Silence in the Storm

During Jesus' day, disciples (students) didn't just go to school and learn from their teachers. They immersed themselves into their teacher's life. They followed their teacher almost every moment of every day. This is true for Jesus' twelve disciples. They were always with Jesus.

They experienced all the miracles first hand that Jesus performed. Each miracle I read, I believe in my heart that it is a historical fact that has been recorded into the Living Word of God. I don't doubt what the Bible says; however, that doesn't mean that I have faith in them. Belief and faith are two totally different claims.

As I was reading in my one-year Bible, I came across another of Jesus' miracles: "Then he stood up and told the wind to be silent, the sea to quiet down: 'Silence!' The sea became smooth as glass" (Matthew 8.26 Message). Jesus and His disciples were floating in the middle of a severe storm. The disciples believed they were drowning, and Jesus was taking a nap on the deck.

After Jesus spoke peace into this middle of this storm, The Message Bible reads in verse 27, "The men [disciples] rubbed their eyes, astonished. "What's going on here? Wind and sea come to heel at his command!"

Just that day Jesus had healed a leper, the Centurion's servant who was not even present, the "inwardly tormented" and the "bodily ill." Why all of a sudden did the disciples rub their eyes? What had changed to cause them to ask, "What's going on here?" They had seen Jesus do miracles. They had belief, but they still lacked faith.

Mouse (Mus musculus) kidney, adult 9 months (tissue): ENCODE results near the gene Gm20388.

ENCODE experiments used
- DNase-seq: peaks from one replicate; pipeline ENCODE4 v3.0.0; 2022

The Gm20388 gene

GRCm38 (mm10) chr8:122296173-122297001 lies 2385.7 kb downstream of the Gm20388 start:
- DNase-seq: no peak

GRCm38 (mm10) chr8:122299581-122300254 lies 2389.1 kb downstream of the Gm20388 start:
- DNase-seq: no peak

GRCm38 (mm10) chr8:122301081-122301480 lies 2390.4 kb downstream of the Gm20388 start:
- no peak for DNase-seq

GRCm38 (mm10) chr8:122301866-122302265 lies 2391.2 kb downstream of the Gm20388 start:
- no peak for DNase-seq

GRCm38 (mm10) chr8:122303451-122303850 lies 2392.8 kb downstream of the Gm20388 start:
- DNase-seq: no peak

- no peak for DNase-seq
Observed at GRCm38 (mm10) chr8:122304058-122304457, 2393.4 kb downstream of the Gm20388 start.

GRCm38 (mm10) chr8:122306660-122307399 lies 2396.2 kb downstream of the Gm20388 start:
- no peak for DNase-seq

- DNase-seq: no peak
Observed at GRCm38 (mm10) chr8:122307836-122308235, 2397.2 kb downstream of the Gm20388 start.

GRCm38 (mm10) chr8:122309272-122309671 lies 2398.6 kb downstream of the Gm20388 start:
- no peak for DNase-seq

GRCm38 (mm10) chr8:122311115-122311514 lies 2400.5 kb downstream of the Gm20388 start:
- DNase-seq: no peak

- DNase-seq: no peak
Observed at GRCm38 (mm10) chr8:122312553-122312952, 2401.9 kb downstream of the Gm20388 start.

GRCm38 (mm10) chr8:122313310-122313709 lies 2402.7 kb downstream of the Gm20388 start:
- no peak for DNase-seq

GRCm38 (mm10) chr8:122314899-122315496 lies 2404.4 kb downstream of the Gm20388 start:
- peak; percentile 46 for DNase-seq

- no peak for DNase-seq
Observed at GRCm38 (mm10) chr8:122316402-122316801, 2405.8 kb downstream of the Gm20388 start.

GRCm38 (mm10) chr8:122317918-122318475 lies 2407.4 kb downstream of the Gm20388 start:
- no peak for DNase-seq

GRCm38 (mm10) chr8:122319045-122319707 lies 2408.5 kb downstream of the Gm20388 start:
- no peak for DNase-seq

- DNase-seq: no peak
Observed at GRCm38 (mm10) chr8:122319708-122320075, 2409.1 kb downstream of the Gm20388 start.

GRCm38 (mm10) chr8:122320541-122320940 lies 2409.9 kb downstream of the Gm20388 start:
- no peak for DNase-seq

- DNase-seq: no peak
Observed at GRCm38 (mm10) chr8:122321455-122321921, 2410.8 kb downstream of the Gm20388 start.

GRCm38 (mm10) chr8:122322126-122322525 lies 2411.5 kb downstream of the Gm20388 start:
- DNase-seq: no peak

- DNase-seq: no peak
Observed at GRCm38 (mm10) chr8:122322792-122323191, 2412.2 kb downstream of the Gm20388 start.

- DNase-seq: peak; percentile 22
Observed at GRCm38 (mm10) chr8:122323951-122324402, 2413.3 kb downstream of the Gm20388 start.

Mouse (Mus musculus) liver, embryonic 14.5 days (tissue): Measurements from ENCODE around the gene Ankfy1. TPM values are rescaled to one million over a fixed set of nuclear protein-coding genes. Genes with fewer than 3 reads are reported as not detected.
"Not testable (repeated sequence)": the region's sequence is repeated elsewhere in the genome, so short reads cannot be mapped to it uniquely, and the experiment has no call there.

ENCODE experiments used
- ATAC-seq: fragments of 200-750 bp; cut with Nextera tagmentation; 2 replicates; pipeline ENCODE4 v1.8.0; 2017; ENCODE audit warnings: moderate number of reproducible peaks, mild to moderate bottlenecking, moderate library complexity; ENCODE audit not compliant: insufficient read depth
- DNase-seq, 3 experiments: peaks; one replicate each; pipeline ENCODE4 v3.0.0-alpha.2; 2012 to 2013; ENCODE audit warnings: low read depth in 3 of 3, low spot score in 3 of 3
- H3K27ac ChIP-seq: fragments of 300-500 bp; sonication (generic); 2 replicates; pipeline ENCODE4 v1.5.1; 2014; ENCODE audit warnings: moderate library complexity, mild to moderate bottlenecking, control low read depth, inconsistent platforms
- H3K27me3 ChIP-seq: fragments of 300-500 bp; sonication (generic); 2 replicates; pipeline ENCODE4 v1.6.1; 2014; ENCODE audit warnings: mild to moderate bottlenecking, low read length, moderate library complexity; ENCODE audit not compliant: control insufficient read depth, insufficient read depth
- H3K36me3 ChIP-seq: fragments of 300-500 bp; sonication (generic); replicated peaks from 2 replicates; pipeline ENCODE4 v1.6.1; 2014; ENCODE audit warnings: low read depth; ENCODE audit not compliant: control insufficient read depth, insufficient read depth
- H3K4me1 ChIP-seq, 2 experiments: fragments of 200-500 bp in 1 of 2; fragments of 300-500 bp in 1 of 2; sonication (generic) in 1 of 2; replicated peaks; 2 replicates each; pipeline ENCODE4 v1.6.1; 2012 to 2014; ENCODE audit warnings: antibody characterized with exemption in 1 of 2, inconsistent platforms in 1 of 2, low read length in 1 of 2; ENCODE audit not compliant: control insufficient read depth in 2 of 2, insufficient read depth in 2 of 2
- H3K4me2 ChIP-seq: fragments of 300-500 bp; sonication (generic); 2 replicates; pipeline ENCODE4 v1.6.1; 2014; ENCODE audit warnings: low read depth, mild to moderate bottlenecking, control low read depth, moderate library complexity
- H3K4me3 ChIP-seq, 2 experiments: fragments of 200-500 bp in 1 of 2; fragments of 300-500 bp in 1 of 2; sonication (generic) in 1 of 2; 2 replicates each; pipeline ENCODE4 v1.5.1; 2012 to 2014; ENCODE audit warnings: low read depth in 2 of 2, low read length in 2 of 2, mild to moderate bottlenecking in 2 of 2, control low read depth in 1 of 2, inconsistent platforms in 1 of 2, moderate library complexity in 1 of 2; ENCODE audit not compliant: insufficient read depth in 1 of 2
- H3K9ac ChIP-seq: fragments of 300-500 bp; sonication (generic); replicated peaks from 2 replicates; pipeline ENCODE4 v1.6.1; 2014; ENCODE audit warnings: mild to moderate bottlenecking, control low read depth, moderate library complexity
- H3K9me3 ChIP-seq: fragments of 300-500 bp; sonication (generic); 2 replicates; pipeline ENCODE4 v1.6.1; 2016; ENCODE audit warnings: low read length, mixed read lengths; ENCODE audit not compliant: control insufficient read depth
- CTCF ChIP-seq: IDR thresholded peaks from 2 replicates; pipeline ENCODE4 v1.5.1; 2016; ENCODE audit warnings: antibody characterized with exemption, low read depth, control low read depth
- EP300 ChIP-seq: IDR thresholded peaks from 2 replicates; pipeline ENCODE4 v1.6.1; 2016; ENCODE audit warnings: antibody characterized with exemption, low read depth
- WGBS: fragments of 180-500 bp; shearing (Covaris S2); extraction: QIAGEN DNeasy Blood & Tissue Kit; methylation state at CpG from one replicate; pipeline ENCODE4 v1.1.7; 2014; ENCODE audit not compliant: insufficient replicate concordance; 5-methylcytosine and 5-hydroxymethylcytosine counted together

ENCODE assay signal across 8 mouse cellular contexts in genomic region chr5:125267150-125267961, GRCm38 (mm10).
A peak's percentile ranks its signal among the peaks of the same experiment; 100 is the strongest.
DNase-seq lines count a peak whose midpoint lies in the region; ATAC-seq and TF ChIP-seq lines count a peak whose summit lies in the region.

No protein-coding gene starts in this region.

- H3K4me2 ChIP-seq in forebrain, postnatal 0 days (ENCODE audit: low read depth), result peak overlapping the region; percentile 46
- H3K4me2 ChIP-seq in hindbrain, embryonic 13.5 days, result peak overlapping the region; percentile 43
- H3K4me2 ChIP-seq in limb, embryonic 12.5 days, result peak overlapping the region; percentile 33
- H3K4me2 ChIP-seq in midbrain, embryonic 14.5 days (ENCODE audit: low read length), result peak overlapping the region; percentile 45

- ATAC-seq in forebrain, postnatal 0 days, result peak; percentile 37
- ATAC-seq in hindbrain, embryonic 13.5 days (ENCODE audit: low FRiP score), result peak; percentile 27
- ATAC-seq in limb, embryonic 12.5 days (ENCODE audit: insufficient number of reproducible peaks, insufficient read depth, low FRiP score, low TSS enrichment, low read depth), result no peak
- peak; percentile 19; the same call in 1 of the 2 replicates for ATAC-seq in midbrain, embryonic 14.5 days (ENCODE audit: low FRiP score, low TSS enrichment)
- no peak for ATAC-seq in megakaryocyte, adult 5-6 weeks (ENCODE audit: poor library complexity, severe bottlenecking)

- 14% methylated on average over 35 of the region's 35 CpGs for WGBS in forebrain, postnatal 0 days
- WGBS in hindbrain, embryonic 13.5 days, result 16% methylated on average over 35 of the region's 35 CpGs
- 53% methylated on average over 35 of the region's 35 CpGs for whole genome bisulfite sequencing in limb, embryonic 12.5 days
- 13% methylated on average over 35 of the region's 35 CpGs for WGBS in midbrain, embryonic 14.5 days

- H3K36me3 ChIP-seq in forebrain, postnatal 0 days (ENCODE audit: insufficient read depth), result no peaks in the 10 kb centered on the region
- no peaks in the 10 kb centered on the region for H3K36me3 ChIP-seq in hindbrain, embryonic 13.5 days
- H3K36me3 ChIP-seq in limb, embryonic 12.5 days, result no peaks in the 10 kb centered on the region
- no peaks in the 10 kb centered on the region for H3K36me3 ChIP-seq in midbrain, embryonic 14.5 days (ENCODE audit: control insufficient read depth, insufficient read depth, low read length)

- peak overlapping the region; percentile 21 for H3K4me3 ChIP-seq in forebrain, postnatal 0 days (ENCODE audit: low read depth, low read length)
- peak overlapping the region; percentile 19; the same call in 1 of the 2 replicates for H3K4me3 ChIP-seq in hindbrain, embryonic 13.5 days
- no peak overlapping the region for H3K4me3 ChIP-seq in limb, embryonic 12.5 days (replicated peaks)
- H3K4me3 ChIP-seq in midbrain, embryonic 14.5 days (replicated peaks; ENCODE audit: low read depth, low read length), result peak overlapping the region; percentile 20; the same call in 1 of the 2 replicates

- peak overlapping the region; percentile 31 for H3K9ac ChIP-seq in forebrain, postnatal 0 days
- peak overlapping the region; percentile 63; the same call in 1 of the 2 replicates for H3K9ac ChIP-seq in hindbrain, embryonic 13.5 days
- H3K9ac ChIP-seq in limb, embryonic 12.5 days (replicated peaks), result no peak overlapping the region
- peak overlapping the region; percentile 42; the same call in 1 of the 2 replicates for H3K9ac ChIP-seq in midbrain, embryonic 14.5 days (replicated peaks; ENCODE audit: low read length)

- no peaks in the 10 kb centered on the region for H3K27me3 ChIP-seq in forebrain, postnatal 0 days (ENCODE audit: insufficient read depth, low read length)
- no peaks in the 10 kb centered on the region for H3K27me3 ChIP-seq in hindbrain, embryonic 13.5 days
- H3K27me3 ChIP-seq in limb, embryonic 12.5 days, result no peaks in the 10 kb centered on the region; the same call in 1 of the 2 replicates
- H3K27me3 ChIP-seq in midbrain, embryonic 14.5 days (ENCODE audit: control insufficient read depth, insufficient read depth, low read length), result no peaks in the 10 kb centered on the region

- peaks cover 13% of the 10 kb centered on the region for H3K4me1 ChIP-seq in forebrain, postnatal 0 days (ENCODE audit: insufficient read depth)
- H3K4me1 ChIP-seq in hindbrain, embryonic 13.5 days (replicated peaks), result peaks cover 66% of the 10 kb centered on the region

The distinction between belief and faith occurs when the miracle needed becomes personal. It is easy to believe victory over someone else's storm, but it takes faith to claim victory over your own storm. God is teaching me faith because I'm learning to claim victory in my own storms while the waves of life are crashing on me, causing me to want to give-up and drown.

Faith is hard because everywhere I look, all I see is impossibility and hopelessness. I don't see an answer in the physical, but I need to claim God's solution in the spiritual. The storm is causing me to feel pain, worry, mistrust, fear and anger; but I need to take those thoughts captive and claim victory (2 Corinthians 10.5). The physical world is merely a manifestation of what's going on in the spiritual world. If I can shout victory in the spirit by faith, God can take that mustard seed of faith and create the solution (Matthew 17.20)!

What storm are you in the middle of today? A finance storm? A marriage storm? A job storm? A ministry storm? An inward storm? You are the eye of the storm. The storm wouldn't be there if you didn't exist. Don't just believe that God can do a miracle. Have faith that God is producing a miracle from the storm's center -- you. Stand up in faith and allow the Holy Spirit within to claim "Silence" over the storm.